In 1989, Guido van Rossum was working in a computer science laboratory in the Netherlands. He decided to write a language that would heal the flaws of the most popular of his time. Five - and-a-half years later, he named it "Python"after "Monty Python's Flying Circus," a British comedy show he loved.
It was slow at first, but Python experienced a big upswing when a young Google announced that it was using Python for many internal processes.
In 2005, Python released Django, a framework for building web applications. Django's popularity boomed and he came to challenge the then dominant Ruby on Rails framework.
Until 2011, Python was the most taught language in computer science programs across the country. A few years later, it became the de facto standard for researchers in the fields of machine learning and Artificial Intelligence, probably due to its ease of use and readability.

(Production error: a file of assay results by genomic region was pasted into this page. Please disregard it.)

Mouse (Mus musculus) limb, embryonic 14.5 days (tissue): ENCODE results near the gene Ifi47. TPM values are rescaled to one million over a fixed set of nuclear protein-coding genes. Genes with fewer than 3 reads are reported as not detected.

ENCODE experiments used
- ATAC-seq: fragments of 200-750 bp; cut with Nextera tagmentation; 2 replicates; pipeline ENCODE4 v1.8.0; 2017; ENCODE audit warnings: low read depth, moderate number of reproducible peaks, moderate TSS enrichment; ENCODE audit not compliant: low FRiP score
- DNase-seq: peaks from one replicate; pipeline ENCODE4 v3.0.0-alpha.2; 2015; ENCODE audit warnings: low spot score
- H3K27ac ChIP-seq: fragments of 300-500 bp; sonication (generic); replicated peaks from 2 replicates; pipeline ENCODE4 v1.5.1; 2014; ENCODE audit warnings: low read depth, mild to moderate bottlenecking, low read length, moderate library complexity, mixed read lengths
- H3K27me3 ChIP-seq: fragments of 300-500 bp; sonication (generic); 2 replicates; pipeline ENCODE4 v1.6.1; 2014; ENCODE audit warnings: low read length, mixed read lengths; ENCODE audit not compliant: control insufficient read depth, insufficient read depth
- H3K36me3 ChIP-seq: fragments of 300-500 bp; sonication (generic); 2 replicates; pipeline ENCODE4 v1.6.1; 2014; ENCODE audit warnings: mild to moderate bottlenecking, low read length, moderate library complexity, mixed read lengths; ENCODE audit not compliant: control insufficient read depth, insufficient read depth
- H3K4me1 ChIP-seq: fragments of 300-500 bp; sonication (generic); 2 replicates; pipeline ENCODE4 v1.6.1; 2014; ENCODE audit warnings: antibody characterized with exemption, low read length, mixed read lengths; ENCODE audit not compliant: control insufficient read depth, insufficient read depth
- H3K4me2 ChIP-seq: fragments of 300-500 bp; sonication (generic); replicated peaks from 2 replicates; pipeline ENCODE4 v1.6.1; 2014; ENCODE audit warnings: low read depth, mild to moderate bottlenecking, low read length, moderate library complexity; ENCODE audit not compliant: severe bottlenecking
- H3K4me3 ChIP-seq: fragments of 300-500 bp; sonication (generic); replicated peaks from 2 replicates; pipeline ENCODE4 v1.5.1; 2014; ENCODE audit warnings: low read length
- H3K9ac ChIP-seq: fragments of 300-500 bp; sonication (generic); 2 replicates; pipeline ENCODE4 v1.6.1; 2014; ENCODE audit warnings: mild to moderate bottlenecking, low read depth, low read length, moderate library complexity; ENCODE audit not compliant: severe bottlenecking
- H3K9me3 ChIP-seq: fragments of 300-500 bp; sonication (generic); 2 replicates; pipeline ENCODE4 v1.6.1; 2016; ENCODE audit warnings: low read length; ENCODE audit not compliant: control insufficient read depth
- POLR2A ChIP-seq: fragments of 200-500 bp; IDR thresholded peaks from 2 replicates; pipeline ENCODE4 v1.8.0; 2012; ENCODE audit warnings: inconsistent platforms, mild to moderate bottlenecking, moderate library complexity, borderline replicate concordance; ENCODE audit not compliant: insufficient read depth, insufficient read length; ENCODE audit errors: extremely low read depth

While Von Rossum was crowned Python's "benevolent dictator" in his early years, Python's development is now handled by the Python Software Foundation.
With its status cemented by the most modern areas of our time, Python's future looks pretty bright!